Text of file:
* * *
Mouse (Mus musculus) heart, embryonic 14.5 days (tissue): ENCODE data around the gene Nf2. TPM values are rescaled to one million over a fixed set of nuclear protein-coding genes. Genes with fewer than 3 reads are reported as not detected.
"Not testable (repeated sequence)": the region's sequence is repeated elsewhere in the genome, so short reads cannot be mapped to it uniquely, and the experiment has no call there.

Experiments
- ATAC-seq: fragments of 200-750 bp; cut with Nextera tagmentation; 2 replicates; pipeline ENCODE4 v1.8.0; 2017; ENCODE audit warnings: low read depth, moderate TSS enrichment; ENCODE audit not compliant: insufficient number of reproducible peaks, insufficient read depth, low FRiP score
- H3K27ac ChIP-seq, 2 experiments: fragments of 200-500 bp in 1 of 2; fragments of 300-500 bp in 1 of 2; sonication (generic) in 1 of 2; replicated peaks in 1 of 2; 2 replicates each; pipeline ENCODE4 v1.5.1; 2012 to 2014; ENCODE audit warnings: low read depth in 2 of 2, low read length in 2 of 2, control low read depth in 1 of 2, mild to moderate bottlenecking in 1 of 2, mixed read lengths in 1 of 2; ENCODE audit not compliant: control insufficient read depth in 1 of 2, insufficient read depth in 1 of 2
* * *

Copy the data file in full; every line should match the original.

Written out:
Mouse (Mus musculus) heart, embryonic 14.5 days (tissue): ENCODE data around the gene Nf2. TPM values are rescaled to one million over a fixed set of nuclear protein-coding genes. Genes with fewer than 3 reads are reported as not detected.
"Not testable (repeated sequence)": the region's sequence is repeated elsewhere in the genome, so short reads cannot be mapped to it uniquely, and the experiment has no call there.

Experiments
- ATAC-seq: fragments of 200-750 bp; cut with Nextera tagmentation; 2 replicates; pipeline ENCODE4 v1.8.0; 2017; ENCODE audit warnings: low read depth, moderate TSS enrichment; ENCODE audit not compliant: insufficient number of reproducible peaks, insufficient read depth, low FRiP score
- H3K27ac ChIP-seq, 2 experiments: fragments of 200-500 bp in 1 of 2; fragments of 300-500 bp in 1 of 2; sonication (generic) in 1 of 2; replicated peaks in 1 of 2; 2 replicates each; pipeline ENCODE4 v1.5.1; 2012 to 2014; ENCODE audit warnings: low read depth in 2 of 2, low read length in 2 of 2, control low read depth in 1 of 2, mild to moderate bottlenecking in 1 of 2, mixed read lengths in 1 of 2; ENCODE audit not compliant: control insufficient read depth in 1 of 2, insufficient read depth in 1 of 2